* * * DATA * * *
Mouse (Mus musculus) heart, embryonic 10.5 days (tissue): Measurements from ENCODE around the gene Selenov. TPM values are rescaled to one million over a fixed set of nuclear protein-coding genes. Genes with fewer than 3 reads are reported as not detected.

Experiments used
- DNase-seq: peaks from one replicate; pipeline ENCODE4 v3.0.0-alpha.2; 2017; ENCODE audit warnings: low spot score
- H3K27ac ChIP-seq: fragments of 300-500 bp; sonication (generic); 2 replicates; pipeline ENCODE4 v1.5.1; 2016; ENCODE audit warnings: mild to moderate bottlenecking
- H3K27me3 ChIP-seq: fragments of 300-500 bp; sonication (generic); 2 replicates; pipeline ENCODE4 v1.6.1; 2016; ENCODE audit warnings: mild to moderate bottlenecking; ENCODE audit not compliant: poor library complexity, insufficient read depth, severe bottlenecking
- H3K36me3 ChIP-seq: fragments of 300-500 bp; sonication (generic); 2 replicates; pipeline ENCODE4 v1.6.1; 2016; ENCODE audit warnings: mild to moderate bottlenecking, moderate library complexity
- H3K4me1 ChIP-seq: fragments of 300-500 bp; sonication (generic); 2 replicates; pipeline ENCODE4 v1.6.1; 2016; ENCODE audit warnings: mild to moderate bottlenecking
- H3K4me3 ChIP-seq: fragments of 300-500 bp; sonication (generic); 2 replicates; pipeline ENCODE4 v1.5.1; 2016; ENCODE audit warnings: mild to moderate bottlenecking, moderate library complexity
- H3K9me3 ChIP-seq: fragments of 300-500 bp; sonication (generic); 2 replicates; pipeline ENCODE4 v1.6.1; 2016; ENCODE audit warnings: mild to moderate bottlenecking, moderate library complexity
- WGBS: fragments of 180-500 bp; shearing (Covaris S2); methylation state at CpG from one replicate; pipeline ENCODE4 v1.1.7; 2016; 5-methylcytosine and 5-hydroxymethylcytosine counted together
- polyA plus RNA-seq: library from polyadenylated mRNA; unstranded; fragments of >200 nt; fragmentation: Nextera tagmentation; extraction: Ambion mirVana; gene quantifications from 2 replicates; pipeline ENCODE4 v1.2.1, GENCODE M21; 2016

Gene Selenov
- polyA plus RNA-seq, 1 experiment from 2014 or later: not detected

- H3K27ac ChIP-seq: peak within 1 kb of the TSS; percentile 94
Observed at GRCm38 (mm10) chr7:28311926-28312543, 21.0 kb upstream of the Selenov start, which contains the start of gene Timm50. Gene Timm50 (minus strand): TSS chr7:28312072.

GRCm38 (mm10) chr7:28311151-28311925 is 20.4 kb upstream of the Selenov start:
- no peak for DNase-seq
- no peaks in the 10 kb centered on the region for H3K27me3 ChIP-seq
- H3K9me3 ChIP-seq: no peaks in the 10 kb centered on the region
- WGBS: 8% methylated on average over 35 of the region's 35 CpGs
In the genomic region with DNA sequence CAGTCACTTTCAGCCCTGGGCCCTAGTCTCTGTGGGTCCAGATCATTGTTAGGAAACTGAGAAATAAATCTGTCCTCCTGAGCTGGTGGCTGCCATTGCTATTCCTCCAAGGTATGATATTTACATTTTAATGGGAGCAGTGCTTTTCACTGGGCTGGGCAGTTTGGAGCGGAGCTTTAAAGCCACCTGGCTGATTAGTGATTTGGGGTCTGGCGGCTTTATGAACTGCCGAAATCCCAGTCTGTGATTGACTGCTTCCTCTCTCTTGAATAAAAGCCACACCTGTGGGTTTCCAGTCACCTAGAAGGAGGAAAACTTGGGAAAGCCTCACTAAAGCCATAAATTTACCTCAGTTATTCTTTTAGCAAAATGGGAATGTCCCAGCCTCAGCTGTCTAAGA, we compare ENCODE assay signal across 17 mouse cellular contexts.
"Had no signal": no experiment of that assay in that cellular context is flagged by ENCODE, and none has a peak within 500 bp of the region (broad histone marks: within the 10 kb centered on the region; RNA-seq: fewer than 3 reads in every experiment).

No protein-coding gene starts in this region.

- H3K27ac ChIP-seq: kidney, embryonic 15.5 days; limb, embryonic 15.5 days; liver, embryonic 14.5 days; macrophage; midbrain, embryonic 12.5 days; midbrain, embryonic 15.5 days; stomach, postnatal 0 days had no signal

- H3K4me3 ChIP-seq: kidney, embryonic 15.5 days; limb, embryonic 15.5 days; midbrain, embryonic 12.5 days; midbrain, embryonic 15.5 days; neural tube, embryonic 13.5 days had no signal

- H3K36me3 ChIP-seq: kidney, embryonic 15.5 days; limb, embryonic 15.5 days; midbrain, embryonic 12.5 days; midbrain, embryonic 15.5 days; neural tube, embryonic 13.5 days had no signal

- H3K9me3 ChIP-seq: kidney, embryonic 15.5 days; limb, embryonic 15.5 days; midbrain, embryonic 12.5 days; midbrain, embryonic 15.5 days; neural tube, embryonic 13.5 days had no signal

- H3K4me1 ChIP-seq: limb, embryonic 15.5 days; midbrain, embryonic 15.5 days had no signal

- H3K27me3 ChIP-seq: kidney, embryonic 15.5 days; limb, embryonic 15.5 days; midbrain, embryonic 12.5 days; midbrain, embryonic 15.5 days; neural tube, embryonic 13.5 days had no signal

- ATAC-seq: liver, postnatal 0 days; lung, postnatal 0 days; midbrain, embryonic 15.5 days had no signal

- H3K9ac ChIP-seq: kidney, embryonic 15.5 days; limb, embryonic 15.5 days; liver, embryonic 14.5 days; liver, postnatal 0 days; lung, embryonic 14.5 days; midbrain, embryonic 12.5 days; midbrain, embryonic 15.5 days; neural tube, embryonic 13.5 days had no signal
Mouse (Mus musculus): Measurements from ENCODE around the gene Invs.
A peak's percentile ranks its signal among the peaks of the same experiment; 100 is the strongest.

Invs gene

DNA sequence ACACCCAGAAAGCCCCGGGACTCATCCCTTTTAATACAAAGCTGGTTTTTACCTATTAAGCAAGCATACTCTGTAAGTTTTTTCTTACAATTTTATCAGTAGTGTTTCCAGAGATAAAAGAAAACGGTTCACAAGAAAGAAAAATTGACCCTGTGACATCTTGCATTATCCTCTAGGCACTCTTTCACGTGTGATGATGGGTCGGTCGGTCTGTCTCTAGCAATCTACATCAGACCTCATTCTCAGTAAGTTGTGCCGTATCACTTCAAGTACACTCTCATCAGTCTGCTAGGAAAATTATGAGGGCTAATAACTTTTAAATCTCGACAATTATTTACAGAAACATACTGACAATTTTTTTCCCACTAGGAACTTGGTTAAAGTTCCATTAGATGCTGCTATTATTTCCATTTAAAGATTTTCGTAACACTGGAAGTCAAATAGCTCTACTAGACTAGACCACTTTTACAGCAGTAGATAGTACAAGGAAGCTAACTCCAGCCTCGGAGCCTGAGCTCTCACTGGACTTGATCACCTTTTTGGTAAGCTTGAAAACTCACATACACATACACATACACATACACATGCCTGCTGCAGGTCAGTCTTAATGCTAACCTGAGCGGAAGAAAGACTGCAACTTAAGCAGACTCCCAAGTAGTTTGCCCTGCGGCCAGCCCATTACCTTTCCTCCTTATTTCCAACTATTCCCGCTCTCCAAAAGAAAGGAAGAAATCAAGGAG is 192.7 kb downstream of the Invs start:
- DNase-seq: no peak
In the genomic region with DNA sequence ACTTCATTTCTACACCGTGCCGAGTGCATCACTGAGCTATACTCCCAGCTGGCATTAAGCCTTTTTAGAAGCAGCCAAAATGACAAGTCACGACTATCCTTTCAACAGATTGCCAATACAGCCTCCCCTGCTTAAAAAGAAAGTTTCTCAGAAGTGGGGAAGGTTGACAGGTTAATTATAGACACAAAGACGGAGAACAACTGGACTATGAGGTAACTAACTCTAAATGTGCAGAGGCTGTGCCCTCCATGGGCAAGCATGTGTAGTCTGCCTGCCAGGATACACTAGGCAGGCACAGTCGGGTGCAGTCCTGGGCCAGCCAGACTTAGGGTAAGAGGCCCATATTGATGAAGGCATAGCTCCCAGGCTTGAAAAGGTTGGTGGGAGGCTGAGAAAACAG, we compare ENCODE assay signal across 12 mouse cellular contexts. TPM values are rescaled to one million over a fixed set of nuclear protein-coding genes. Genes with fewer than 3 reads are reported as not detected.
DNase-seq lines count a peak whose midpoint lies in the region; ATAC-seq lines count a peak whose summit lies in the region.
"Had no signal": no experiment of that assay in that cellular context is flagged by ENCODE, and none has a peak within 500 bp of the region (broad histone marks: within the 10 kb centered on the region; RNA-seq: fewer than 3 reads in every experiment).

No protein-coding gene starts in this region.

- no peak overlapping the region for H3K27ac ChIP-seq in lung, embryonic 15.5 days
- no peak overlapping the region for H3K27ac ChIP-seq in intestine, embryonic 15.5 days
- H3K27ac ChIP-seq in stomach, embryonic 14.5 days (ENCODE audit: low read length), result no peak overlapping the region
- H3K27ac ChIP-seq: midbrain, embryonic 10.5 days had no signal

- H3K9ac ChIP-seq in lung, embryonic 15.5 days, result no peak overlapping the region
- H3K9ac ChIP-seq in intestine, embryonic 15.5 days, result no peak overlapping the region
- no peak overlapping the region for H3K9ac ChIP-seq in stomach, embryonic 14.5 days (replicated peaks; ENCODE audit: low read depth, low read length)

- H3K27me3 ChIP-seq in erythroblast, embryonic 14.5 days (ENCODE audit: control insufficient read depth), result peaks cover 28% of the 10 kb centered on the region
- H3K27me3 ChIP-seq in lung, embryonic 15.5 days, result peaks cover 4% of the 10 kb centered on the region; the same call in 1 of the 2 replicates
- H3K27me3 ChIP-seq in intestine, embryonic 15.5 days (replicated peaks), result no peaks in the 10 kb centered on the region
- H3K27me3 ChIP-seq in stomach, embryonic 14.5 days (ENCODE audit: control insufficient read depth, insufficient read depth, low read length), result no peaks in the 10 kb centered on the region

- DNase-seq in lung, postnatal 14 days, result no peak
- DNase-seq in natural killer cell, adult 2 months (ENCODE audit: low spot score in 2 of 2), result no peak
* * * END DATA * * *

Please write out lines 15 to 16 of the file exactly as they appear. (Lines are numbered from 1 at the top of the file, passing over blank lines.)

Observed at GRCm38 (mm10) chr7:28311926-28312543, 21.0 kb upstream of the Selenov start, which contains the start of gene Timm50. Gene Timm50 (minus strand): TSS chr7:28312072.

GRCm38 (mm10) chr7:28311151-28311925 is 20.4 kb upstream of the Selenov start: